When you are eating healthier with proper portions be sure to eat enough calories to meet your body’s needs.  For successful weight loss keep eating by proper portions and eat healthier options as much as possible.  Fat camps offer small calorie limited meals leaving camper hungry throughout the day.

Fat camps may help an overweight or obese individual lose weight, but that weight will only be off for a certain amount of time.  No classes are provided to teach campers how to make healthier decisions for when they leave camp.  Campers are also encouraged to return to fat camps year after year because they tend to regain their weight and more because of the lack of education about healthy eating.

Fat Camps Do Not Offer Essential Fitness Education

It is important to stay hydrated especially during the hotter months.  Our bodies are made up of 60-70% water, so we need to constantly replenish our water supply.  Fat camps do not teach the importance of hydration and why we need to keep drinking water.

We are always looking for that high sugar and calorie filled soda, juice or sports drink  .The easiest and quickest way to determine your hydration is to look at your urine.  If it’s a light yellow then your body is properly hydrated, but if it’s a dark yellow then you are most likely dehydrated, so drink more water.  If you catch yourself constantly running to the bathroom and your urine is clear, then you are probably drinking too much water, or you may need to excrete that water through sweat.

Fat camps may encourage campers to keep drinking water because of their workouts, but they aren’t necessarily teaching its importance.  Learning about these essentials if very important because it helps our bodies’ function properly.  Fat camps do not provide support guidance to their campers as they losing weight and how to continue losing weight when they leave camp.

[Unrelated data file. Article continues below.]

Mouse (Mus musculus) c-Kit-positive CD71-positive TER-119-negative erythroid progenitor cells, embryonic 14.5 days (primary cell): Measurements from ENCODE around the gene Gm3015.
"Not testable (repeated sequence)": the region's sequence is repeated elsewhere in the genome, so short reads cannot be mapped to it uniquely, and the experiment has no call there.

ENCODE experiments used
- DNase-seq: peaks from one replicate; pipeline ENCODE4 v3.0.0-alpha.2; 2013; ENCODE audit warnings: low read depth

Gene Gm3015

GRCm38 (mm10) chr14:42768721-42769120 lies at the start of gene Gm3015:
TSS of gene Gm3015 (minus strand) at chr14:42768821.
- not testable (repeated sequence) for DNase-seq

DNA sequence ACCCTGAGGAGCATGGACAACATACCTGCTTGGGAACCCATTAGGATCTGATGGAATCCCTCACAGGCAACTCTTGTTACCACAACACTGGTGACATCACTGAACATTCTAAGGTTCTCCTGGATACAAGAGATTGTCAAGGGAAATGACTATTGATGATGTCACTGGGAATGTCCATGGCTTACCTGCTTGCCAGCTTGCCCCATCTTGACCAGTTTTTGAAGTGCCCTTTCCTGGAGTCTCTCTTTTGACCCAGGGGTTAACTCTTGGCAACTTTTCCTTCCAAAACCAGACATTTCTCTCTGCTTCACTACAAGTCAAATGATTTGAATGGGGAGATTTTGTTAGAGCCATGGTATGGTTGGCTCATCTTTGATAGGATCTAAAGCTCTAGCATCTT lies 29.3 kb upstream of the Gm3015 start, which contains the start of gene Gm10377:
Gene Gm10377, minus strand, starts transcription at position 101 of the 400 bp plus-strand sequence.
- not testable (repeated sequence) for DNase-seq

Fat Camps Do Not Help Encourage Kids To Adopt Healthy Habits

To be more aware of what you are eating and the amount of how much you eat can help guide you to a healthier lifestyle.  Fat camps do not contribute to healthy habits, their main goal is strictly weight loss.

Typically you should write down what foods, drinks and portion sizes of what you are eating each day during meals and even during snack time.  When you keep a journal of what you are eating you can reflect on your downfalls, and make yourself more aware of your weakness foods.  Fat camps serves smaller portions with a calorie limit that is not enough for the body to function well throughout the day.

We tend to eat in front of a TV screen most of the time. You higher chances of overeating if you are eating while watching TV.  If we are focusing on other things we won’t realize if our bodies are full or hungry.  Try to stay aware of where, what, and how you eat to identify if you are full.

When we are upset, bored, or sad we tend to look for food for comfort.  Do not let your emotions decide whether you should eat.  Only eat when you are truly hungry.